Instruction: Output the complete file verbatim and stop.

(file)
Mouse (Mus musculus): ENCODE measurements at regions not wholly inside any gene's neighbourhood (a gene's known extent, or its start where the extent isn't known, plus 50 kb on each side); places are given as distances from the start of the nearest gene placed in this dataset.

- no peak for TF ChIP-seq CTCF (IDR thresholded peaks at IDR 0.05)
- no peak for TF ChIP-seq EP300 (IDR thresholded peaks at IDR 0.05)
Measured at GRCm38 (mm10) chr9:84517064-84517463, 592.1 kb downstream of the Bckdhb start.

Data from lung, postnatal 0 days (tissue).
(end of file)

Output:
Mouse (Mus musculus): ENCODE measurements at regions not wholly inside any gene's neighbourhood (a gene's known extent, or its start where the extent isn't known, plus 50 kb on each side); places are given as distances from the start of the nearest gene placed in this dataset.

- no peak for TF ChIP-seq CTCF (IDR thresholded peaks at IDR 0.05)
- no peak for TF ChIP-seq EP300 (IDR thresholded peaks at IDR 0.05)
Measured at GRCm38 (mm10) chr9:84517064-84517463, 592.1 kb downstream of the Bckdhb start.

Data from lung, postnatal 0 days (tissue).